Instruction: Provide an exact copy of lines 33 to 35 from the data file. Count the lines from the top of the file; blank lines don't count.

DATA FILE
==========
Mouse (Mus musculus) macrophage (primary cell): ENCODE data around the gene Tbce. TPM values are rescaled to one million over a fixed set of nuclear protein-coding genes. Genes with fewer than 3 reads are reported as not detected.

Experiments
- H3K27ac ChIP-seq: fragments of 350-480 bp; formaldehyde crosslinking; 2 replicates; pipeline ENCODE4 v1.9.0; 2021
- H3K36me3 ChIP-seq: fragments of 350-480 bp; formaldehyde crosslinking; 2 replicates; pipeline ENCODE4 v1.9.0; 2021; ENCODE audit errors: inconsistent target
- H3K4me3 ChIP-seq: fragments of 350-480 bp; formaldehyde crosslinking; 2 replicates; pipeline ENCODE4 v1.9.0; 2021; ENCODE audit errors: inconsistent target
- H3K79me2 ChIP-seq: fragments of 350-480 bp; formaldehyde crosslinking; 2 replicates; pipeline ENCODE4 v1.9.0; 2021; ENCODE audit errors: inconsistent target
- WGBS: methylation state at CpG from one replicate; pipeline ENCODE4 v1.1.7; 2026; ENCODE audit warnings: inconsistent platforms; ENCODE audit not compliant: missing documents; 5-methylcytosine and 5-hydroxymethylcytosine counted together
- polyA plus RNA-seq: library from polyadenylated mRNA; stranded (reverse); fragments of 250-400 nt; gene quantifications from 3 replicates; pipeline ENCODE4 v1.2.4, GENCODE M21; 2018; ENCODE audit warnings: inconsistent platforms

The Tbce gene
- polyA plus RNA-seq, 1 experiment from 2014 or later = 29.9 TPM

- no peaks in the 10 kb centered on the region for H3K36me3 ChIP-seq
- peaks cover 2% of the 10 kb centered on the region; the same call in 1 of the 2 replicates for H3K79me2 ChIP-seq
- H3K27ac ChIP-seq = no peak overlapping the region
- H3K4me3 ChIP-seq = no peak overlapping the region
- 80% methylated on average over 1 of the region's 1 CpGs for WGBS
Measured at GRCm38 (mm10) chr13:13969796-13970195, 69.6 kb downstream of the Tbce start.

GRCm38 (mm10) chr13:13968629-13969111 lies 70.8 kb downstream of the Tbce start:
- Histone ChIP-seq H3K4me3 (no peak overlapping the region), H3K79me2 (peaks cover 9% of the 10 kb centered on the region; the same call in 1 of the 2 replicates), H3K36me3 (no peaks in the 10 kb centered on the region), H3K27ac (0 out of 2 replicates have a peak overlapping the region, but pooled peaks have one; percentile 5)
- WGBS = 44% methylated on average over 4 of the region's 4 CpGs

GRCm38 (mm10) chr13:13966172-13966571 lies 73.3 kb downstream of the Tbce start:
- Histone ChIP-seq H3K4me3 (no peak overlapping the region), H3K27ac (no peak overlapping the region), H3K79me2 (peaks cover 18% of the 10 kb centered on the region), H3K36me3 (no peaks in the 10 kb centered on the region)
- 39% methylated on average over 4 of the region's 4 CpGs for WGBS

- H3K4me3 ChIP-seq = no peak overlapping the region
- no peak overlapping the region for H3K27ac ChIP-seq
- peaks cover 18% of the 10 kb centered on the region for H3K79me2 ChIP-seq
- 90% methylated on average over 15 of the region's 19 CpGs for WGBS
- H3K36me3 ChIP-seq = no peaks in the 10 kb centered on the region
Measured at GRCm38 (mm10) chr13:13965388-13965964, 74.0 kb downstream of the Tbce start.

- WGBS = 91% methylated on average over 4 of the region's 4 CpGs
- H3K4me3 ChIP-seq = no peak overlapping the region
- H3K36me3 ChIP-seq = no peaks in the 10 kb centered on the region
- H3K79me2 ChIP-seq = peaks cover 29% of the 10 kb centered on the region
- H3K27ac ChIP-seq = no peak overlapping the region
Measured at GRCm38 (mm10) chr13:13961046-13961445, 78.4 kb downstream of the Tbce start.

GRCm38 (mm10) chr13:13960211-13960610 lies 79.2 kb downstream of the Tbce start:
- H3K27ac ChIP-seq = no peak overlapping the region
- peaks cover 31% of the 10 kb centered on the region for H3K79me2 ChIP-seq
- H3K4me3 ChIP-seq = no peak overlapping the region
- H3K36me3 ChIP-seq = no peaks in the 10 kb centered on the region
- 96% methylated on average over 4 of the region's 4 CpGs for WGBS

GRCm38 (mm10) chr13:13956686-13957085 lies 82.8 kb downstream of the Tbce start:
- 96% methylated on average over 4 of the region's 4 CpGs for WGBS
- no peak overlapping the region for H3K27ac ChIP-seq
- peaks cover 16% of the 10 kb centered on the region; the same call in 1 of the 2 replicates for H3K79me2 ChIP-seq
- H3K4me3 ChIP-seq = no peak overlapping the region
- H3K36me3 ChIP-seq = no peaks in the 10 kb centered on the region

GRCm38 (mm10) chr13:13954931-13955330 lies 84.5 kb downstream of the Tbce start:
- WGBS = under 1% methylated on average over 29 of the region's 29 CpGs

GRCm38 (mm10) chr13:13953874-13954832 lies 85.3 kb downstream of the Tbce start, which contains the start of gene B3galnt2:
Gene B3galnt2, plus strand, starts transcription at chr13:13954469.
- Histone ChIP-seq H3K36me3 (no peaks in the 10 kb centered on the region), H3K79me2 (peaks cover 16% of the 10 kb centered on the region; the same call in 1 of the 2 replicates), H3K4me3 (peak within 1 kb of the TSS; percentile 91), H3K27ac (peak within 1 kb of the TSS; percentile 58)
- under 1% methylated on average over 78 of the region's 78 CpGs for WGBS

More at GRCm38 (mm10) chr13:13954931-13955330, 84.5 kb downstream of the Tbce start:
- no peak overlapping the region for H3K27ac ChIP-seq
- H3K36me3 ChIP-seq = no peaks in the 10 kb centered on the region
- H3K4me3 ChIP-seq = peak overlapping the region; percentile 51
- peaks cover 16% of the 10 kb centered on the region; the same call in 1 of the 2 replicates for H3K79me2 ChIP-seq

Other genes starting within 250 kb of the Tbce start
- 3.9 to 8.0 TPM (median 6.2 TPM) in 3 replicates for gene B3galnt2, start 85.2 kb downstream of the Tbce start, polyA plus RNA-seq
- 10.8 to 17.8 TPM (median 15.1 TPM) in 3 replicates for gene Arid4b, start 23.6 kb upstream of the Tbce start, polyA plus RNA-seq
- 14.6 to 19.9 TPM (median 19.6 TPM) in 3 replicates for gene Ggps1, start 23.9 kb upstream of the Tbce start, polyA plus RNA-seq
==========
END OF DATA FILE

- H3K27ac ChIP-seq = no peak overlapping the region
Measured at GRCm38 (mm10) chr13:13961046-13961445, 78.4 kb downstream of the Tbce start.

GRCm38 (mm10) chr13:13960211-13960610 lies 79.2 kb downstream of the Tbce start: